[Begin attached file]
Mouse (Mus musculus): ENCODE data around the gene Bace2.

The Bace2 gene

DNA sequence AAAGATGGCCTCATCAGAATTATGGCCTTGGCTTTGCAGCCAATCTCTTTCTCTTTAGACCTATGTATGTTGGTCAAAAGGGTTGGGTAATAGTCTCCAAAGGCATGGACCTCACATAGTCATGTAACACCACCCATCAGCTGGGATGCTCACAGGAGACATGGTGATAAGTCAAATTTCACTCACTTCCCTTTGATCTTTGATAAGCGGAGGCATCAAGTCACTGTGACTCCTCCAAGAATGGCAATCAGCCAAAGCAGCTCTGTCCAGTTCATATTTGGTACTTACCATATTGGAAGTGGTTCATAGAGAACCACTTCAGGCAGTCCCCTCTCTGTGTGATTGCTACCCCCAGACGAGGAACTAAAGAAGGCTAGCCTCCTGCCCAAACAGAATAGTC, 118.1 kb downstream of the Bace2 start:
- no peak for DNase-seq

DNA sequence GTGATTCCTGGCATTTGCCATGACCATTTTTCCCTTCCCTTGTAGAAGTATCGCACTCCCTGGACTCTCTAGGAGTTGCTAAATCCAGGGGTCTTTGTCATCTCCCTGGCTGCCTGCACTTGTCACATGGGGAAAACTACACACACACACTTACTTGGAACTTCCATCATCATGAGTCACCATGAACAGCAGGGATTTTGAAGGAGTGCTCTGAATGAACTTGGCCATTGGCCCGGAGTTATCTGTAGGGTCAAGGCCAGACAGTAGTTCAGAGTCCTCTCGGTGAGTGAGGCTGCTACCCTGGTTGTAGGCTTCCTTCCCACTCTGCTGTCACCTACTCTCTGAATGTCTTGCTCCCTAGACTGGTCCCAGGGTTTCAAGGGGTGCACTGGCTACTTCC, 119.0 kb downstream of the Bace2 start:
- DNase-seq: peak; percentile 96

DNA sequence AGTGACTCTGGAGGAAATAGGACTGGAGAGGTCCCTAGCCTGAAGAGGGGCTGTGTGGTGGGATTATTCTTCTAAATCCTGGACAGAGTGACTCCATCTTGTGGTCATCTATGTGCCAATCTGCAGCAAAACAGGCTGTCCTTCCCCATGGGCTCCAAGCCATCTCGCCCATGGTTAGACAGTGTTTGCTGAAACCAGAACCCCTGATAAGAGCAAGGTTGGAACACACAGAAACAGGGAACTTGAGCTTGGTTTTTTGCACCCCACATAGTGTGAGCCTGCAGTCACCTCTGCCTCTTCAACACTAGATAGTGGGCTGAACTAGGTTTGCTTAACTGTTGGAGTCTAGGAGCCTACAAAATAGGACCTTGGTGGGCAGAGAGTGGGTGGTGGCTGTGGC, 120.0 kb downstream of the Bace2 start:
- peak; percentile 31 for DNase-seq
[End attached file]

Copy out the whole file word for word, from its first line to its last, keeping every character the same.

Mouse (Mus musculus): ENCODE data around the gene Bace2.

The Bace2 gene

DNA sequence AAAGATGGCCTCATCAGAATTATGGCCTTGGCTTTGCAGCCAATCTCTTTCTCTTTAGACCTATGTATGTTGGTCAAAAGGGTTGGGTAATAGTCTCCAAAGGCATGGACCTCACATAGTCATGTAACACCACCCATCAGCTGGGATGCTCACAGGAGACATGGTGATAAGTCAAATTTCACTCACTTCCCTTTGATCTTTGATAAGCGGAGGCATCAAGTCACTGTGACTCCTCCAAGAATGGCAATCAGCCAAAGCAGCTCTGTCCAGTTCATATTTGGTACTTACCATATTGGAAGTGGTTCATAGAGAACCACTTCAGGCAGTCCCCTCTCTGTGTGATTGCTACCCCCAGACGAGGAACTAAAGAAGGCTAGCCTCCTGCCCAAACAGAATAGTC, 118.1 kb downstream of the Bace2 start:
- no peak for DNase-seq

DNA sequence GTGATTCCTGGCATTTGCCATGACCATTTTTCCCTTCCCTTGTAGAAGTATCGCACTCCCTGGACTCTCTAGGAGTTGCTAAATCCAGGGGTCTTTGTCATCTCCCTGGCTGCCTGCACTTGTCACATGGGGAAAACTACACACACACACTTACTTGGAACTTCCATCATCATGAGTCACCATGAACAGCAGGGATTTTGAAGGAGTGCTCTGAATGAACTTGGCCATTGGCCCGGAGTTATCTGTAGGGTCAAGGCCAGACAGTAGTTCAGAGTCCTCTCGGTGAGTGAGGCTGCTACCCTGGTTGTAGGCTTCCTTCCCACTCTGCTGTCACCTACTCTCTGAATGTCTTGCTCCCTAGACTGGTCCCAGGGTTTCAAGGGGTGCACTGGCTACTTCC, 119.0 kb downstream of the Bace2 start:
- DNase-seq: peak; percentile 96

DNA sequence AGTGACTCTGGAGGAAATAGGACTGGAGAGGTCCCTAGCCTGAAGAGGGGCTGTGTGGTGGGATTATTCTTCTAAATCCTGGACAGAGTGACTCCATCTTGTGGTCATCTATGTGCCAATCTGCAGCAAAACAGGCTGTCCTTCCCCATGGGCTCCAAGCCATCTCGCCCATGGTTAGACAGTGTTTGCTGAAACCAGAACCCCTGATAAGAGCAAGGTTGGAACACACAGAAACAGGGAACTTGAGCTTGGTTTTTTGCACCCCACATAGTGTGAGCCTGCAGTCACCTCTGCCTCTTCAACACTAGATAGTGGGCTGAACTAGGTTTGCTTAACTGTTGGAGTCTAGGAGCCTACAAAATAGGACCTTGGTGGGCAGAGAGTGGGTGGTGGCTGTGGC, 120.0 kb downstream of the Bace2 start:
- peak; percentile 31 for DNase-seq